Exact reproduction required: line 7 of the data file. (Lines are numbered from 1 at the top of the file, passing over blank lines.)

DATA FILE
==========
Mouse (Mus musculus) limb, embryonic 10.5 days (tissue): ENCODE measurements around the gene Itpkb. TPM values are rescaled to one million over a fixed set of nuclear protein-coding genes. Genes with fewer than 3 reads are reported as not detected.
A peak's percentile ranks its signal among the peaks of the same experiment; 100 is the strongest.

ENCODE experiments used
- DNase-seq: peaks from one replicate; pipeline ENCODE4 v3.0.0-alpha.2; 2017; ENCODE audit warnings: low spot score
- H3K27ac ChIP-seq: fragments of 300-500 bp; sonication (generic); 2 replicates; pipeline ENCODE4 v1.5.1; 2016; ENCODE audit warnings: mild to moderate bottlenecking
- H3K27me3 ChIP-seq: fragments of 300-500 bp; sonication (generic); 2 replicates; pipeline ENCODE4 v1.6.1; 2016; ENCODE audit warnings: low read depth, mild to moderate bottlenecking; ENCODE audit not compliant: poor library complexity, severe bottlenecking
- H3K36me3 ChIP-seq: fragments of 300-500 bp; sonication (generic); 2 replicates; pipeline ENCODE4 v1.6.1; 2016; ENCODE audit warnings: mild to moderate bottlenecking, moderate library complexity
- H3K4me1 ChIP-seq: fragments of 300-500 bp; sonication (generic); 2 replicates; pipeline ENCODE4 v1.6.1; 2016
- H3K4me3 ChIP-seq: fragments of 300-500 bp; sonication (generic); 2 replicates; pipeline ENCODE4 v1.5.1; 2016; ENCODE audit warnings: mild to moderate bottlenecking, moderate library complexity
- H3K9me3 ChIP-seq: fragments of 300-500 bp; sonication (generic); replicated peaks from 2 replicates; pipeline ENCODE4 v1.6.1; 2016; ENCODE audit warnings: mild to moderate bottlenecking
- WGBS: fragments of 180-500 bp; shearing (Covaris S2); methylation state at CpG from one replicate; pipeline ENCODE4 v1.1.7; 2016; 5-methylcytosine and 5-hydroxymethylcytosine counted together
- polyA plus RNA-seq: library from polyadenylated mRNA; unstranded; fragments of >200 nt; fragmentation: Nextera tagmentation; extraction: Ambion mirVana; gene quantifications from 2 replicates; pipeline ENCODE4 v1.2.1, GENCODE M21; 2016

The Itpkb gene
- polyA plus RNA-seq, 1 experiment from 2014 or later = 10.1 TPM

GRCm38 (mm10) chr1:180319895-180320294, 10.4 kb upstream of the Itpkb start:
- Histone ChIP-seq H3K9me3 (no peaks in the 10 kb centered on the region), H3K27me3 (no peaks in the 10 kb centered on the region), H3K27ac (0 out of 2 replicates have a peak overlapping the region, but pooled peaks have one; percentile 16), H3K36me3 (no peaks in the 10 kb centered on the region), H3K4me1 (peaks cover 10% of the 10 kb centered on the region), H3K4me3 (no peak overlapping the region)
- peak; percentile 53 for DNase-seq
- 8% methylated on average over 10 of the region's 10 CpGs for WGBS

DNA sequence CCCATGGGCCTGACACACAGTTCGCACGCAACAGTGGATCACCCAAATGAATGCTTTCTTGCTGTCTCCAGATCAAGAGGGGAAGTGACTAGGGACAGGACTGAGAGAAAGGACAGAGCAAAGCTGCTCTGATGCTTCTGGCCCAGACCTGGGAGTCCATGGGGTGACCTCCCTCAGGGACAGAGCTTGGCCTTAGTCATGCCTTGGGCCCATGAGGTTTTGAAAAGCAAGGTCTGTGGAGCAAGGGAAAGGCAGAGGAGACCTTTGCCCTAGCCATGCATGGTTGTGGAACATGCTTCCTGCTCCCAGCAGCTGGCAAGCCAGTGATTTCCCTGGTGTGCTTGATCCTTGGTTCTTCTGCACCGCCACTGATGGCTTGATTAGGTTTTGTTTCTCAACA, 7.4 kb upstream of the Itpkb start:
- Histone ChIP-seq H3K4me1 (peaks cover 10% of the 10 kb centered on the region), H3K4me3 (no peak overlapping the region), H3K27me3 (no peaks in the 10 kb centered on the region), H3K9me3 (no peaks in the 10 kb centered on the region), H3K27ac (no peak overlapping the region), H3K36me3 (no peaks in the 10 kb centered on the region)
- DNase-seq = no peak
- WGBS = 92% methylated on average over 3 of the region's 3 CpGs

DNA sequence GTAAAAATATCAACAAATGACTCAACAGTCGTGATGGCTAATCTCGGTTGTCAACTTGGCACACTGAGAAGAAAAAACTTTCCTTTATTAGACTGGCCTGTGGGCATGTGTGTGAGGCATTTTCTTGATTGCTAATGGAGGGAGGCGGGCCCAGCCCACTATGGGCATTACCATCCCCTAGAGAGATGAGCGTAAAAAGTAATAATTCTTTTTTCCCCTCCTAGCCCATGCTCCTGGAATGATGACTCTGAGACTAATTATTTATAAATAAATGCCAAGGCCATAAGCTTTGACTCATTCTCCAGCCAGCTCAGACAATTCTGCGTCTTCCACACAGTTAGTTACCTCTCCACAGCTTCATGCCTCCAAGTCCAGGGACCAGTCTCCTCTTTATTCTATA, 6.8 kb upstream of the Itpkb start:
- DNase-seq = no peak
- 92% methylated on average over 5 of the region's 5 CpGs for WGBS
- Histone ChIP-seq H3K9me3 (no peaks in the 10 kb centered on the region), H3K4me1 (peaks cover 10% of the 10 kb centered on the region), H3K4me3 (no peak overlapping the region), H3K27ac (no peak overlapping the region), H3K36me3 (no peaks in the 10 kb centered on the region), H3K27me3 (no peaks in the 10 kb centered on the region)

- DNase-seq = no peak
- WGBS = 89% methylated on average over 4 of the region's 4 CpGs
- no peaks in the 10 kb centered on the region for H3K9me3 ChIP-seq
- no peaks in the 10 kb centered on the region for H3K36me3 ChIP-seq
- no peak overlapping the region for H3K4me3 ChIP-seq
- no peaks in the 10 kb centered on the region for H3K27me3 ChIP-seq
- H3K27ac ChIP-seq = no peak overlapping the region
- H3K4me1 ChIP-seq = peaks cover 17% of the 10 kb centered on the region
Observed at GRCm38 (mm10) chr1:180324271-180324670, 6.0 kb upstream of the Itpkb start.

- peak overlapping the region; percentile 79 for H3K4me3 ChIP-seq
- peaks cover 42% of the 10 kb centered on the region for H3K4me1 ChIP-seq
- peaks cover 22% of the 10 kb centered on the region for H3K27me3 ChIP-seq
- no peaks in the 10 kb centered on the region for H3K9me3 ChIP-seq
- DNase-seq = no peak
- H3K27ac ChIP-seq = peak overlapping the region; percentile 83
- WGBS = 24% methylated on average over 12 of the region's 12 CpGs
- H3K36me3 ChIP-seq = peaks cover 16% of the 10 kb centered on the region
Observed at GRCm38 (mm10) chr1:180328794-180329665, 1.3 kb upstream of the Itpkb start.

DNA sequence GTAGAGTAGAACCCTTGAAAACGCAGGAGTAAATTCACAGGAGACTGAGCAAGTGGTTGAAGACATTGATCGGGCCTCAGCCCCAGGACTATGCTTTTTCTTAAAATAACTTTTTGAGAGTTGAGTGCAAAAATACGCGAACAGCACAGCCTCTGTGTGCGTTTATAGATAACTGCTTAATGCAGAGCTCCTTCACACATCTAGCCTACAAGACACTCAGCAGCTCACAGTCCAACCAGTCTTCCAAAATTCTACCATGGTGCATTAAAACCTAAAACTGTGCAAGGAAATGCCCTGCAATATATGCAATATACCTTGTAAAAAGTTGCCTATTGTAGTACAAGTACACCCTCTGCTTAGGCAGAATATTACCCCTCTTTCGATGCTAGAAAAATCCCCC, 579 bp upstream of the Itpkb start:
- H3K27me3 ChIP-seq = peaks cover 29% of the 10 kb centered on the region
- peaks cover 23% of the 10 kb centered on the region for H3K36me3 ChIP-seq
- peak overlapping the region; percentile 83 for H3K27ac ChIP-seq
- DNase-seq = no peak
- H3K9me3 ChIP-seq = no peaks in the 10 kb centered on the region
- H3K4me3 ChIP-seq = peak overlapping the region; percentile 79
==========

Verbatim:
- H3K36me3 ChIP-seq: fragments of 300-500 bp; sonication (generic); 2 replicates; pipeline ENCODE4 v1.6.1; 2016; ENCODE audit warnings: mild to moderate bottlenecking, moderate library complexity